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saronic wrote a review Jul. 2020
Zurich, Switzerland17,847 contributions1,639 helpful votes
The Yeltsin Center is definitely one of the most important attractions in Yekaterinburg. After a coffee and a 'Bird Cherry Cake' at the Café 1991 there I went to see the 'Boris Yeltsin Presidential Museum', although there is much more in this attractive modern building: art gallery, conference hall, cinema, library, a bookstore, a scientific amusement park for children. The Center opened in 2015 and was built by the architectural bureau of Boris Bernasconi in Moscow. This interested me, since the family name of this architect hails from the Ticino, the Italian speaking part of Switzerland. Apparently an ancestor of his, also an architect, had come from Lugano to work on the palaces of St.Petersburg in the times of tsar Peter the Great. He stayed there and several of his by now Russian descendants then chose to stay in the same profession. At the first floor, where one buys a ticket for 70 RUB, which is also valid for the Art Gallery, one can see Yeltsin's Presidential Limousine. On this level are also the Café 1991, the Museum Shop and the 'Labyrinth', a hall with an overview of Russia's history in the 20th century and the story of Yeltsin's family. Going up one floor one comes to the 'Presidential Circle' with a bronze statue of Yeltsin seated on a bench. A beloved photo with visitors taking place next to him. The museum is all around it with seven rooms like slices of a round cake. Each room presents one of 7 days that changed Russia, all involving Boris Yeltsin. Captions are exclusively in Russian, but there is each time a synopsis in English. Reading those and looking at all the photos will take at least one hour. On videos Boris Yeltsin's wife and daughter come to word. Besides all the politics of global importance a lot of personal information is given as well, for example the closeness to his mother or his heart surgery. All in all Boris Yeltsin gets quite glorified, but not in an exaggerated way. For me the visit here was very worthwhile. That Yekaterinburg was chosen as the site for a center dedicated to the first democratically elected leader of Russia has to do with the fact, that Boris Yeltsin, born in a village 200km further east, started his political career in this city before being called to Moscow in 1985 by Michail Gorbachev.…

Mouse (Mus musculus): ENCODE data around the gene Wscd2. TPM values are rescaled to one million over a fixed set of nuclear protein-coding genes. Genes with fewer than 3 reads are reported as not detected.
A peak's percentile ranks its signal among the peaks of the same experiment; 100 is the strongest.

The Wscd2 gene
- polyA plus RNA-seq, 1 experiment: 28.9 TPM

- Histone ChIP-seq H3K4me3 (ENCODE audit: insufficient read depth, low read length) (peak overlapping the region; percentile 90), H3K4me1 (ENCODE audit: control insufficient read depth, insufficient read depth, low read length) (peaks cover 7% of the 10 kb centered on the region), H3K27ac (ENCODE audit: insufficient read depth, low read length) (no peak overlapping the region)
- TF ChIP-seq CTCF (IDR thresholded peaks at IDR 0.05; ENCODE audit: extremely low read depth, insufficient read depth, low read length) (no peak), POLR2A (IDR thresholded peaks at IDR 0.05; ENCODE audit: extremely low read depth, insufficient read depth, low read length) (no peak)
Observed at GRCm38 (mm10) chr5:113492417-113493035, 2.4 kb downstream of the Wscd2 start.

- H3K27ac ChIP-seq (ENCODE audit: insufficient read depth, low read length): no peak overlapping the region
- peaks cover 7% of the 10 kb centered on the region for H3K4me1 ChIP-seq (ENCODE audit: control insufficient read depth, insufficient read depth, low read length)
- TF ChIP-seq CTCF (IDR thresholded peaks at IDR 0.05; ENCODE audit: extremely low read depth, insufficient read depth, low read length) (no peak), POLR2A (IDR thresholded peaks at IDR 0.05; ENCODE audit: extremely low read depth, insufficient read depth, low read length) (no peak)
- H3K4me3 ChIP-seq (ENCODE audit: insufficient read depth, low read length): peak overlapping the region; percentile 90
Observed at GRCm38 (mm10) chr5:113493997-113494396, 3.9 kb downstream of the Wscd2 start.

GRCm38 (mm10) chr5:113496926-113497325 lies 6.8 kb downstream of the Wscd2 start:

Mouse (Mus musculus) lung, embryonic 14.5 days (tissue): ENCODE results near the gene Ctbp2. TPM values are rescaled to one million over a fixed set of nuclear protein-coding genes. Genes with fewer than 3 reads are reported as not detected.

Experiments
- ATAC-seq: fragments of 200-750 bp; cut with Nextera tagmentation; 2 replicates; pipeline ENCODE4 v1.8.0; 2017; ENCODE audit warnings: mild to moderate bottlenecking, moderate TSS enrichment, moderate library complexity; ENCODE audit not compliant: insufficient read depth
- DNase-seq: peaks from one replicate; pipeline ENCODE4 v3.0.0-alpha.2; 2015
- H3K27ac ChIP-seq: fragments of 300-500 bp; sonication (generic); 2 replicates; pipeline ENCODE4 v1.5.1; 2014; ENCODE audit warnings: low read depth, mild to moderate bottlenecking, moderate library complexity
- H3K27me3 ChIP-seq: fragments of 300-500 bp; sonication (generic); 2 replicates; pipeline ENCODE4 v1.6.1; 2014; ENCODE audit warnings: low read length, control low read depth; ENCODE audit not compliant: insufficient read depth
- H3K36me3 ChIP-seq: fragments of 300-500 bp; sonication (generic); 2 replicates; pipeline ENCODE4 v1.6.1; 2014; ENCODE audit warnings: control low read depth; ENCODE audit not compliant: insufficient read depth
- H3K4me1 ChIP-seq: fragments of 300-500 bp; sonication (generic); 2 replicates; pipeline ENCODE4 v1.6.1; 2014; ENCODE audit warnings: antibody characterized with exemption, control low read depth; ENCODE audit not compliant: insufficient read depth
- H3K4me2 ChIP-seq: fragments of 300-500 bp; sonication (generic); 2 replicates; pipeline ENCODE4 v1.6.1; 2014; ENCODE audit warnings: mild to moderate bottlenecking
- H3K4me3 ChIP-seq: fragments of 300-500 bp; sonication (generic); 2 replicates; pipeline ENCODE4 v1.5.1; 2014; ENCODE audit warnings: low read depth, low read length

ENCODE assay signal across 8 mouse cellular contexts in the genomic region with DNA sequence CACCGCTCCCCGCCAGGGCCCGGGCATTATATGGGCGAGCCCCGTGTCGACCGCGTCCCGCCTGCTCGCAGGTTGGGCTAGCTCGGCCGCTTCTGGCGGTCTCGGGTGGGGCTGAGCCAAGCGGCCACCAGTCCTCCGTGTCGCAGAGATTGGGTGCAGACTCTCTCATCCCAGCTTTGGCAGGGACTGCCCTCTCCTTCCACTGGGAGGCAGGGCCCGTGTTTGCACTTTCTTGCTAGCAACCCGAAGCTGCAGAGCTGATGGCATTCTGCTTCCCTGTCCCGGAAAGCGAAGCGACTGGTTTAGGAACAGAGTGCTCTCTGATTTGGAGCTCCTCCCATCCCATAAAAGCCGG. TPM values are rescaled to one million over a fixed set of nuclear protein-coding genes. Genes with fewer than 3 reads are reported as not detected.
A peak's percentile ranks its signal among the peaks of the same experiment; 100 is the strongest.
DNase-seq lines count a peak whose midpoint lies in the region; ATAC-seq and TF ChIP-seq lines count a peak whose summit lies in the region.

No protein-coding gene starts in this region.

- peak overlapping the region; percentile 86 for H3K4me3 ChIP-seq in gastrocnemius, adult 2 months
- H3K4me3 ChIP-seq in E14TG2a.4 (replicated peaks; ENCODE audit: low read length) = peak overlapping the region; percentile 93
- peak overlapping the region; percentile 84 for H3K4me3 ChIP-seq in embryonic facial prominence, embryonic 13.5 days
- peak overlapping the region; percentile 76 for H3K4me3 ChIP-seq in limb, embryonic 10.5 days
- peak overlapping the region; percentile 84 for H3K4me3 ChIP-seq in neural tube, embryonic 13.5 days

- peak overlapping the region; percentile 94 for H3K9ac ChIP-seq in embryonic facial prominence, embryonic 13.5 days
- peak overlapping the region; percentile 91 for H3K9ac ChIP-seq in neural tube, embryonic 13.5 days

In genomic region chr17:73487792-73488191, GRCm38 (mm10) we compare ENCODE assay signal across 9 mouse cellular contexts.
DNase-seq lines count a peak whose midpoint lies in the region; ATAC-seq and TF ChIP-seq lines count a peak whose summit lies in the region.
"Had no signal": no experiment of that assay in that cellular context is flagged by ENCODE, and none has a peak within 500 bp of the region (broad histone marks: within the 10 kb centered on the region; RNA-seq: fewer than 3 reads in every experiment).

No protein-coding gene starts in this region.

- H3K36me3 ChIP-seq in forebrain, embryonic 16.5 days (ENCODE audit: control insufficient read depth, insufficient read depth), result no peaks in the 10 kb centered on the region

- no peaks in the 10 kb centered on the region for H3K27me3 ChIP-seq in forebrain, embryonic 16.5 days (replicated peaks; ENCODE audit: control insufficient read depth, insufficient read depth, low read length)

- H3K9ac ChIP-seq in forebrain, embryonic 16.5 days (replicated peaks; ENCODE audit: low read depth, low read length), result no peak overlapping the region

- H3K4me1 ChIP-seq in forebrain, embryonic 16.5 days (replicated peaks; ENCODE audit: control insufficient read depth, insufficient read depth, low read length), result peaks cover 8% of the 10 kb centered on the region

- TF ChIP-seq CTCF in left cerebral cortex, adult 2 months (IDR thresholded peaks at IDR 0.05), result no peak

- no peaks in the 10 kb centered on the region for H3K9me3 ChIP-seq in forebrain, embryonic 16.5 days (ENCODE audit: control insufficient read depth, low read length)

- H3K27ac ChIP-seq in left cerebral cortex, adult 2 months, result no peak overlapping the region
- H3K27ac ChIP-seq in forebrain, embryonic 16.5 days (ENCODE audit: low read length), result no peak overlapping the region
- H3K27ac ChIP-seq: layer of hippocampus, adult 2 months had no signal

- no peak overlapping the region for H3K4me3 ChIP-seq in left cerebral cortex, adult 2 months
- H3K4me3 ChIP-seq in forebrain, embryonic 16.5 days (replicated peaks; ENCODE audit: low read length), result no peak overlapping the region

Date of experience: August 2019
Tide Knot Travellers wrote a review Mar. 2020
London, United Kingdom14 contributions10 helpful votes
The museum was really well thought out and so interesting. Having little ability to understand Russian did not matter as the audio guides were really great. We came out feeling a lot more informed about the political changes in Russia over the last 50 years or so. It was fascinating to see the way they had demonstrated everything that happened. One of the best museums we’ve ever been to. …
Date of experience: March 2020
1 Helpful vote
TimOxfordUK wrote a review Nov. 2019
Zakynthos, Greece25 contributions6 helpful votes
Superb presentation of the transition of Russia from Cccp to RF and Yeltsin’s role in all that. If you are at all interested in 20 C history you will love this. Along side this nice places to eat and chill out I could have spent longer, but had to get to Opera House!
Date of experience: November 2019
Chris wrote a review Nov. 2019
Cologne, Germany15 contributions
I absolutely loved this museum: Very modern and interactive exhibition! So much to learn here, definitely in my top 3 list of all-time favorite museums.
Date of experience: March 2019
InnaYYZ wrote a review Aug. 2019
Toronto, Canada1,491 contributions22,228 helpful votes
This is a combination presidential centre, honouring the first president of Russia, museum, and social gathering place. Nice collection of artifacts, and lots of propaganda material.
Date of experience: March 2019
27 Helpful votes